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What Are Blocking and Bracing? Blog Feature
Kevin Baxter

By: Kevin Baxter on March 25th, 2022

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What Are Blocking and Bracing?

Logistics & Supply Chain

Blocking and bracing are necessary steps to take to prevent damage to a load during shipping. Blocking refers to packing in such a way to prevent a load from moving side to side or forward and backward within a container or trailer. Bracing is done to prevent a load from moving up and down. These are - of course - related. If a load isn't properly blocked, braces won't hold. And without the right bracing, a load can jump over its blocks. In essence a failure of one or the other becomes a failure of both, leading to shifting and most likely damage. Since getting a load from point A to point B without damage is kind of a big deal, so too is proper blocking and bracing.

How do you block and brace a container?

Blocking and bracing is a process that gets easier with practice. There are multiple ways to tackle how to block and brace loads within a container or trailer, including

  • Air Bags
  • Bull Boards
  • End Gate
  • E-Track Gate
  • 2x4 with 16d Nails
  • Honeycomb Filler
  • Stretch Wrap
  • Ty-Gard 

All these options may sound confusing and complicated, but again, once you get comfortable - or you work with someone who is - it becomes second nature. Shippers are often especially hesitant about the block and brace process when it comes to intermodal, partially because vibrations along the rails make it even more important and partially because it's their responsibility. In fact though, intermodal shippers often find the option of having a good stretch-wrapping procedure for their pallets and using a couple of 2x4s and 16d penny nails - or even staggering the load differently in the container - is all it takes.

Who is responsible for blocking and bracing?

The responsible party for blocking and bracing depends on the shipping method. When it comes to over the road (OTR)/truckload, the driver (and by proxy the carrier) is generally responsible for ensuring a load is properly packed before leaving the shipper. This is partly because a load typically stays with that driver through its whole journey. On the other hand, as intermodal involves sealed containers moving between different modes, the intermodal shipper takes full responsibility for blocking and bracing the load before the container is sealed to protect their product. With intermodal transportation, shippers expressly warrant that their loads are properly blocked and braced in accordance with the American Association of Railroads (AAR) Terms and Conditions.  

Blocking and bracing intermodal vs. truckload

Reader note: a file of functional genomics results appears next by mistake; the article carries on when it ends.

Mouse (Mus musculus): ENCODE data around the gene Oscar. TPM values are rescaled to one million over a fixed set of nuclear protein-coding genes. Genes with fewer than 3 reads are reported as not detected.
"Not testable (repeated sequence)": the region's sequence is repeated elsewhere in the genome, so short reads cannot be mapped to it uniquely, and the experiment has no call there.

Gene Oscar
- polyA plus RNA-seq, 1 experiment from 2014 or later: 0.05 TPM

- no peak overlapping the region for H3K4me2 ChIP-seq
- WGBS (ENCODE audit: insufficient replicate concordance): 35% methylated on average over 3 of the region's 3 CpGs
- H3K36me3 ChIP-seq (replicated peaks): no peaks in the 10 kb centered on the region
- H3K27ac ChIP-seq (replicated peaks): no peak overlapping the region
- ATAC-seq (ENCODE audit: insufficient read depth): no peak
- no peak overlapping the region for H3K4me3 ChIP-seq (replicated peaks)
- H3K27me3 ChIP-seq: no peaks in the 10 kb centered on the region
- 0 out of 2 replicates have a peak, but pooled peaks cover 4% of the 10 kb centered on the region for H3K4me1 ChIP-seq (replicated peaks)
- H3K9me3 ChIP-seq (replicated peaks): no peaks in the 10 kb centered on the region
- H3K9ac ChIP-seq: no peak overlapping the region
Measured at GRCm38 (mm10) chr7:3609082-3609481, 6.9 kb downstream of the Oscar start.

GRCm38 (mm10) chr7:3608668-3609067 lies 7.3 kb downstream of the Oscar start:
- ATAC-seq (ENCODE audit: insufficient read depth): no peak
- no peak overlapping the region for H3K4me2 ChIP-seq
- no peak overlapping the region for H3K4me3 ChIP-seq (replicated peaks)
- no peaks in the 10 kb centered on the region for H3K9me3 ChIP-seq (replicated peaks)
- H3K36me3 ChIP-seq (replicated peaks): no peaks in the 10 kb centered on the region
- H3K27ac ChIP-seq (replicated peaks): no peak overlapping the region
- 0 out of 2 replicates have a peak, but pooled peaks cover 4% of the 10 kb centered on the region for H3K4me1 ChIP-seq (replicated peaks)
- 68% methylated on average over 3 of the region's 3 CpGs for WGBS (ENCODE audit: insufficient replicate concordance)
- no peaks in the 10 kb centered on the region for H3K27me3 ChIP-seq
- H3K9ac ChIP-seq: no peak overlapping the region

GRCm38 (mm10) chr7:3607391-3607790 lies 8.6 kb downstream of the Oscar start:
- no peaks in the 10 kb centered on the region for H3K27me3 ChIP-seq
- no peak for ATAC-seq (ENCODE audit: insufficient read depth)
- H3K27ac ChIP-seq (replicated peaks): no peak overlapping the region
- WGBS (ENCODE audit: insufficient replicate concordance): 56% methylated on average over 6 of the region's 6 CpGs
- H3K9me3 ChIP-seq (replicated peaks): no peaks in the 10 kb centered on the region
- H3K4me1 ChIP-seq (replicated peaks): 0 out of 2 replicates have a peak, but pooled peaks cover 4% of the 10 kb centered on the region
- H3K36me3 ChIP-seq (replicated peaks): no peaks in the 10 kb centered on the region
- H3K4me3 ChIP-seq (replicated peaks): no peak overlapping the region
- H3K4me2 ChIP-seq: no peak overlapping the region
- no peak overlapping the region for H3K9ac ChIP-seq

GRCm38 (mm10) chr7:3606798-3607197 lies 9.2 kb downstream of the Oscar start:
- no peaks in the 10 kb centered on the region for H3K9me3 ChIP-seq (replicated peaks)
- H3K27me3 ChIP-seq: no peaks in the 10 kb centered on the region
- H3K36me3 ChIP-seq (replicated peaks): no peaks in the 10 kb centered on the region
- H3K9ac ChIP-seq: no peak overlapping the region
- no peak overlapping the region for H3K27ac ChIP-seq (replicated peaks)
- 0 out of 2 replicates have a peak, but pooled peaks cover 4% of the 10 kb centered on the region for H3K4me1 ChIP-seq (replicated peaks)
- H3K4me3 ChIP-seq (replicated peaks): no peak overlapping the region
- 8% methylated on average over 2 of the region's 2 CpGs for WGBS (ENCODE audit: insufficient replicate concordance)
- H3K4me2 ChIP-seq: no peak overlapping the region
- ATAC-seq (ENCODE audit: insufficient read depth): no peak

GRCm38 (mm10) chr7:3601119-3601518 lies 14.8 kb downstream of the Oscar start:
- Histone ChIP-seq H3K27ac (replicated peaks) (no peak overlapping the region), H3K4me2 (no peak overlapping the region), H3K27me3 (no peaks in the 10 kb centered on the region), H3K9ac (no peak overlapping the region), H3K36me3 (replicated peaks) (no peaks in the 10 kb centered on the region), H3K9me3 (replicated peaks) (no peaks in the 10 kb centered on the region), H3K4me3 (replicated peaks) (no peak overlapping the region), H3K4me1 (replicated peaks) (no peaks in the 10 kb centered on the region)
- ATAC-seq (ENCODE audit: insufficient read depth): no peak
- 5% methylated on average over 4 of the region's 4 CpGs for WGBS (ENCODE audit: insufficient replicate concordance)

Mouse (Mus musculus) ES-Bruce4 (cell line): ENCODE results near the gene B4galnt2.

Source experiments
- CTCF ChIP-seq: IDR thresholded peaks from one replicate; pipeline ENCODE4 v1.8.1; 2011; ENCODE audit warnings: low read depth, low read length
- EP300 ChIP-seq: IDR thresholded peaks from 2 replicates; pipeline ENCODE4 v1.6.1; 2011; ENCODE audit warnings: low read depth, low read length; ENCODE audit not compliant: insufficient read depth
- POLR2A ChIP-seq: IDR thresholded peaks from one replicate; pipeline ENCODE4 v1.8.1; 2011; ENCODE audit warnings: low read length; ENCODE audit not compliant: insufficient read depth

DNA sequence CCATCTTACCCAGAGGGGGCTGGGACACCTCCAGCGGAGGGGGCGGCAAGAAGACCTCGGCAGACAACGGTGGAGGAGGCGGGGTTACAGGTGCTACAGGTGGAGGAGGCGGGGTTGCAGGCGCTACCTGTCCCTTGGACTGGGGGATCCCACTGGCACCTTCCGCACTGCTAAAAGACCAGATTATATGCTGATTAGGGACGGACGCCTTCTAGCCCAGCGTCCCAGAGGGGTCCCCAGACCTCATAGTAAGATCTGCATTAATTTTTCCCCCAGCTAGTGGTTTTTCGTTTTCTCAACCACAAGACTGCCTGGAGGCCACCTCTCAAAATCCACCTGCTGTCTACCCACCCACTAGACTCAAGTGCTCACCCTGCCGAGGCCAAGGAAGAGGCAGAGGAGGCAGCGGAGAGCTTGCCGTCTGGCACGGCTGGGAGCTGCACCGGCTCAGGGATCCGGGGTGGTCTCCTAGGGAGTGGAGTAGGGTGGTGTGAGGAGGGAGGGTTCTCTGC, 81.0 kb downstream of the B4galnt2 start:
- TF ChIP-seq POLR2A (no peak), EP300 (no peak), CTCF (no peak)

Blocking and bracing is certainly important no matter the shipping method, but intermodal trumps truckload in terms of how necessary doing it just right is. The added factor in intermodal versus truckload - which are both generally smooth shipping methods - is a gentle vibration present throughout a journey via railroad that can lead to additional shifting possibilities. It's a slow, steady vibration that causes pallets in an intermodal load to float at one speed and can cause load movement within a container. The pallets stacked with product can not only move on the decking of the container, but the pallet stack has the potential to fall apart if the product is not tightly wrapped or banded to its pallet. Accounting for this vibration is the 'X factor' of blocking and bracing intermodal versus truckload, and those who don't account for it are more likely to suffer damage to their loads.

And if that damage occurs - or the container goes out of balance - the damage claim will not be paid without proper bracing present. Plus, on intermodal loads that shift in such a way to cause the load to become illegal, the shipper is responsible for the costs and delays with reworking the freight, which can include: scaling costs, possible fines, additional freight charges, labor costs to rework the load and more. The other big difference again, is that the shipper is responsible for blocking and bracing in intermodal, whereas the driver/carrier takes responsibility on over the road shipments.  

Still confused about blocking and bracing for intermodal or just need help with truckload shipping? Tell us here and we'll be happy to help! Want more information about all things freight and logistics? Visit our Learning Center. And follow the links below for a few articles that dive deeper into blocking and bracing: